“Jarron and I have been through a lot together, a lot of good times, and we battled through a few things. It's nice to have him back,” Botts said. “College basketball isn't easy, but he's been through four seasons of it now, so it's nice to have somebody that's been through it, and he can use not only his talent but his experience as well to help us take the next step this year.” 

Following a strong campaign at Cathedral High School in Indianapolis where he was named an Indiana All-Star his junior and senior years, Coleman arrived in Muncie in 2018-19 and redshirted his freshman season. After sitting out for an entire year, he knew he needed to make the most of his next one. 

“My mentality going in was to not make my redshirt year be a waste of time,” he said. “So, I wanted to just come full steam ahead and just not waste our time because I already missed out on a year.”

Coleman kept that promise of making the most of his “freshman” season. 

That year, he was named the Mid-American Conference (MAC) Freshman of the Year, and he placed on the MAC All-Freshman team after finishing the season as the highest scoring freshman in conference play. Coleman was an integral part of a Cardinal team that held a share of the MAC West Division title as well as the third seed in the conference tournament, which was canceled due to the COVID-19 pandemic. 

He believes the team could’ve won it that season. 

In his redshirt sophomore year, he continued to improve. He averaged around 13.8 points per game to go with 5.2 rebounds on a 47 percent shooting accuracy (42 percent from the 3-point range). 

In the first round of the MAC tournament against the one seed Toledo, Coleman went for 33 points, still his career high, in the overtime loss which would prove to be his final game with the Cardinals.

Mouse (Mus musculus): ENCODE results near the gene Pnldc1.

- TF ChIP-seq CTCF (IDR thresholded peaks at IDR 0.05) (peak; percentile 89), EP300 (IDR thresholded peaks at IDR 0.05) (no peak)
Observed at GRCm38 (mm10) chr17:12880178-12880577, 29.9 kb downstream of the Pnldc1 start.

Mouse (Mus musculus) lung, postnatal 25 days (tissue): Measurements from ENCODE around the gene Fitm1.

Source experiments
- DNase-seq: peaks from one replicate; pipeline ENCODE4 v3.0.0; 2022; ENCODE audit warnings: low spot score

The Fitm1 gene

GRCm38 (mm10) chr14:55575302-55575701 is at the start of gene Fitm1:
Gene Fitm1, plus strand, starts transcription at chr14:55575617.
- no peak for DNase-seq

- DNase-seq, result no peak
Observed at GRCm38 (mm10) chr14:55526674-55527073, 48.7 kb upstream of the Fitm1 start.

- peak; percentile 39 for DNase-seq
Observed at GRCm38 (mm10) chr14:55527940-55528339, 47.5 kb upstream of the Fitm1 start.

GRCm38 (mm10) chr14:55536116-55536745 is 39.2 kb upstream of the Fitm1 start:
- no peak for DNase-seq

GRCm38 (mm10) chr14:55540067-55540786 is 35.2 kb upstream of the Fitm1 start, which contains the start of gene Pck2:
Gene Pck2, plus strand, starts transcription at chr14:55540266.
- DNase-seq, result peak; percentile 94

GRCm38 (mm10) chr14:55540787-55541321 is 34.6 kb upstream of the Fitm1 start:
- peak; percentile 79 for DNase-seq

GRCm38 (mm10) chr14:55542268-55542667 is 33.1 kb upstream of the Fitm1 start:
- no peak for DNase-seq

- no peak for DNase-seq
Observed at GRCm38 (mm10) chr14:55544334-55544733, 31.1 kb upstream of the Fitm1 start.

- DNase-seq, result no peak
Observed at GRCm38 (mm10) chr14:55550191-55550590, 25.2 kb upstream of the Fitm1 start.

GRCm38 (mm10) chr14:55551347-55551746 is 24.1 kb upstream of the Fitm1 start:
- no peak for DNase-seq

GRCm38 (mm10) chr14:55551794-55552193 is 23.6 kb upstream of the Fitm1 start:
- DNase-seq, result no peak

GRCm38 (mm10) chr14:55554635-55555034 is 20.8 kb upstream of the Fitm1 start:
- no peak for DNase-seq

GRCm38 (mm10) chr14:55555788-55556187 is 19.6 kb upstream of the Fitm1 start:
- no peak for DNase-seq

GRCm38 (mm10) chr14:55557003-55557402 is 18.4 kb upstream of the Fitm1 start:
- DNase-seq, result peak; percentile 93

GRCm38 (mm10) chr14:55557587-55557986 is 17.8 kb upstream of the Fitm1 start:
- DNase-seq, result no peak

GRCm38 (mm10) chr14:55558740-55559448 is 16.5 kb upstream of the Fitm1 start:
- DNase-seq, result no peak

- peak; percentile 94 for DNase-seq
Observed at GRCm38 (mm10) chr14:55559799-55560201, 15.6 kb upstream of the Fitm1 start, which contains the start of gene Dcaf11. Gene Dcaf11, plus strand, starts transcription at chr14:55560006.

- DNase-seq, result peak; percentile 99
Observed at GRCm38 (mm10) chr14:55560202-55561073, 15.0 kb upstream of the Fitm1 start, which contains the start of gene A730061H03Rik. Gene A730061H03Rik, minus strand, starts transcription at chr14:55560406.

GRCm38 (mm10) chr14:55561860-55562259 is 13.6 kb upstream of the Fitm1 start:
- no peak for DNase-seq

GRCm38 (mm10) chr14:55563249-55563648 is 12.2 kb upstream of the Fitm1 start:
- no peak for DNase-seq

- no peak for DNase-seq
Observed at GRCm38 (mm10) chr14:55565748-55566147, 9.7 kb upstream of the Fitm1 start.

Following the season, he ended up putting his name into the NCAA’s transfer portal, being picked up by the Missouri Tigers of the Southeastern Conference (SEC). There, he started 21 games and led the team in assists. 

This lone season with the Tigers was a learning affair for Coleman, and he is bringing back the knowledge he gained to Ball State.

“It was a great experience. I got to experience a lot of different things,” Coleman said. “I had to live a different lifestyle, just being far from home without really coming back. I learned a lot, grew a lot and I hope to bring back my experiences.”

Although Coleman is known for his abilities and talent on the court, he describes himself as “just a guy who wants to have fun and be there for his team, his friends and for his people in general.” 

Bumbalough added that he was the team joker. 

“He's got a great sense of humor,” Bumbalough said. “He's always joking around, but on the court, he's just a playmaker. He does a lot for the team. We can just do a lot of different things with him on the floor.” 

While Coleman’s end goal this season is a MAC championship and a subsequent NCAA tournament berth, his ultimate goal is simple. 

“Be successful, provide for my family and just be happy.”

Contact Derran Cobb with comments at or on Twitter @Derran_cobb.